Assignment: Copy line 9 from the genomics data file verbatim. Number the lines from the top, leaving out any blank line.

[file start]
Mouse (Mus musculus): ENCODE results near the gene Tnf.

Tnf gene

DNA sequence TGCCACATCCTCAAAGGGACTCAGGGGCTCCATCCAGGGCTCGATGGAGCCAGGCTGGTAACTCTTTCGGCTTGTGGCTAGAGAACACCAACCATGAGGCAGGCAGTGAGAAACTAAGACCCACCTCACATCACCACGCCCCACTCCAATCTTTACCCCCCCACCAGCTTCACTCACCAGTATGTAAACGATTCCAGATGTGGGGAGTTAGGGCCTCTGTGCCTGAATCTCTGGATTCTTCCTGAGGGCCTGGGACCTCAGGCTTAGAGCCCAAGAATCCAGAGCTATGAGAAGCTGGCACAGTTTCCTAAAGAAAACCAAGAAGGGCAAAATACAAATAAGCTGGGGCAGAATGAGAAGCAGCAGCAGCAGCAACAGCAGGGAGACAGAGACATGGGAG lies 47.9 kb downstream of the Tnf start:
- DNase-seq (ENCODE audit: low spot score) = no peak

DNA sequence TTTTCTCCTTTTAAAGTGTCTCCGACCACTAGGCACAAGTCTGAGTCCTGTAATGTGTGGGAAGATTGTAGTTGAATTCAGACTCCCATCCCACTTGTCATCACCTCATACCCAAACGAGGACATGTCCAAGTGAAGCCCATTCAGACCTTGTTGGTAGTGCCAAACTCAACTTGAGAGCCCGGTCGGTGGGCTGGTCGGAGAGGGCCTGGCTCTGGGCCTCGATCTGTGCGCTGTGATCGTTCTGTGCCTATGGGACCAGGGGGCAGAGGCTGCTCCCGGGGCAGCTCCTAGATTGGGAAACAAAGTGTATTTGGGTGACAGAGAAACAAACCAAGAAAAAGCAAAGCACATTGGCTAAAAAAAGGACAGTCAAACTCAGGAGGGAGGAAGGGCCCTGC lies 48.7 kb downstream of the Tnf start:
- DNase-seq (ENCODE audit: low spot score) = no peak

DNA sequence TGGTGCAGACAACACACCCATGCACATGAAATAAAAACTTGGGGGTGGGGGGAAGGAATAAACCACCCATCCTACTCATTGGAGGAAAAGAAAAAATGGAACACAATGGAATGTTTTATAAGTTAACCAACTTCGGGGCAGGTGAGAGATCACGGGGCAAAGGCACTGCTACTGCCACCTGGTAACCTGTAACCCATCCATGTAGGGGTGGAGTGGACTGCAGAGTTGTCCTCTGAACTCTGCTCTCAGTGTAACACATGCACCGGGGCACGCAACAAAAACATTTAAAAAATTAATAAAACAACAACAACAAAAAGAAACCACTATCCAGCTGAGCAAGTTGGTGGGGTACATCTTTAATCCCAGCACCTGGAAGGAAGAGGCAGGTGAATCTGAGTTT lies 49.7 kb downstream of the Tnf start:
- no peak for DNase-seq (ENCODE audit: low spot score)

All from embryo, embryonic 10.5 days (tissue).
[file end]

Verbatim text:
All from embryo, embryonic 10.5 days (tissue).